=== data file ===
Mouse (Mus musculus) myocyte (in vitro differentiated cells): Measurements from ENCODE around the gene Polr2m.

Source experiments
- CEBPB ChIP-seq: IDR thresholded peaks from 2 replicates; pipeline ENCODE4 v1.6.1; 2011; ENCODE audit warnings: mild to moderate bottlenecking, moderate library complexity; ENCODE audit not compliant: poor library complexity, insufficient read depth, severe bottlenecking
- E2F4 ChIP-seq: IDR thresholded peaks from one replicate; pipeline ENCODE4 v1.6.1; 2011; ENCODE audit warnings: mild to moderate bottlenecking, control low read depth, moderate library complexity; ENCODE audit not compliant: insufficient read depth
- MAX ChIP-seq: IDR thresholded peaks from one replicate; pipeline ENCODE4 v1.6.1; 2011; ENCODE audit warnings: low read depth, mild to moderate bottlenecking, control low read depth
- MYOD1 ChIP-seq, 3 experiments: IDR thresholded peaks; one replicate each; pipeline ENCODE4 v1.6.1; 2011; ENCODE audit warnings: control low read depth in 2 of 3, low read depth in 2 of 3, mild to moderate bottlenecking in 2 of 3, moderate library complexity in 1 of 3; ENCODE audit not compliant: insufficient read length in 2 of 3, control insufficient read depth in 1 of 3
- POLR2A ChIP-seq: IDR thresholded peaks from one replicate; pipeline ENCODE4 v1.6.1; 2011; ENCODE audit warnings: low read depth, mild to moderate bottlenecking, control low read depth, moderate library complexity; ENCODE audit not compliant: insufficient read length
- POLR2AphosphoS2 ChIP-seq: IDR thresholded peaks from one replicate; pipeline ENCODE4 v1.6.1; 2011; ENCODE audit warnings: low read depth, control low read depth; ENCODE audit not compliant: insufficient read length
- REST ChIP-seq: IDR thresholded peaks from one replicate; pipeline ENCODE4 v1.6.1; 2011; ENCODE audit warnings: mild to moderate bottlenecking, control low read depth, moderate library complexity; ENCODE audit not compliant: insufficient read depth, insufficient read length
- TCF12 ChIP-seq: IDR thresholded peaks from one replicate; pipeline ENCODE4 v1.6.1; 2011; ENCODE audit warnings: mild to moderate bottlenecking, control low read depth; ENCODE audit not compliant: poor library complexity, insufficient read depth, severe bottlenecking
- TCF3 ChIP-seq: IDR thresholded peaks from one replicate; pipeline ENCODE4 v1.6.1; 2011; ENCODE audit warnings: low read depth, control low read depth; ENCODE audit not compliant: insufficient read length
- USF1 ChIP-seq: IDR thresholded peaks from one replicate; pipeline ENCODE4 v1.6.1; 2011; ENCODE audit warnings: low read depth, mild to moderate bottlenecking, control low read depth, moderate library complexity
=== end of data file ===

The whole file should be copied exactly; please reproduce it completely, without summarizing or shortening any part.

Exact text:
Mouse (Mus musculus) myocyte (in vitro differentiated cells): Measurements from ENCODE around the gene Polr2m.

Source experiments
- CEBPB ChIP-seq: IDR thresholded peaks from 2 replicates; pipeline ENCODE4 v1.6.1; 2011; ENCODE audit warnings: mild to moderate bottlenecking, moderate library complexity; ENCODE audit not compliant: poor library complexity, insufficient read depth, severe bottlenecking
- E2F4 ChIP-seq: IDR thresholded peaks from one replicate; pipeline ENCODE4 v1.6.1; 2011; ENCODE audit warnings: mild to moderate bottlenecking, control low read depth, moderate library complexity; ENCODE audit not compliant: insufficient read depth
- MAX ChIP-seq: IDR thresholded peaks from one replicate; pipeline ENCODE4 v1.6.1; 2011; ENCODE audit warnings: low read depth, mild to moderate bottlenecking, control low read depth
- MYOD1 ChIP-seq, 3 experiments: IDR thresholded peaks; one replicate each; pipeline ENCODE4 v1.6.1; 2011; ENCODE audit warnings: control low read depth in 2 of 3, low read depth in 2 of 3, mild to moderate bottlenecking in 2 of 3, moderate library complexity in 1 of 3; ENCODE audit not compliant: insufficient read length in 2 of 3, control insufficient read depth in 1 of 3
- POLR2A ChIP-seq: IDR thresholded peaks from one replicate; pipeline ENCODE4 v1.6.1; 2011; ENCODE audit warnings: low read depth, mild to moderate bottlenecking, control low read depth, moderate library complexity; ENCODE audit not compliant: insufficient read length
- POLR2AphosphoS2 ChIP-seq: IDR thresholded peaks from one replicate; pipeline ENCODE4 v1.6.1; 2011; ENCODE audit warnings: low read depth, control low read depth; ENCODE audit not compliant: insufficient read length
- REST ChIP-seq: IDR thresholded peaks from one replicate; pipeline ENCODE4 v1.6.1; 2011; ENCODE audit warnings: mild to moderate bottlenecking, control low read depth, moderate library complexity; ENCODE audit not compliant: insufficient read depth, insufficient read length
- TCF12 ChIP-seq: IDR thresholded peaks from one replicate; pipeline ENCODE4 v1.6.1; 2011; ENCODE audit warnings: mild to moderate bottlenecking, control low read depth; ENCODE audit not compliant: poor library complexity, insufficient read depth, severe bottlenecking
- TCF3 ChIP-seq: IDR thresholded peaks from one replicate; pipeline ENCODE4 v1.6.1; 2011; ENCODE audit warnings: low read depth, control low read depth; ENCODE audit not compliant: insufficient read length
- USF1 ChIP-seq: IDR thresholded peaks from one replicate; pipeline ENCODE4 v1.6.1; 2011; ENCODE audit warnings: low read depth, mild to moderate bottlenecking, control low read depth, moderate library complexity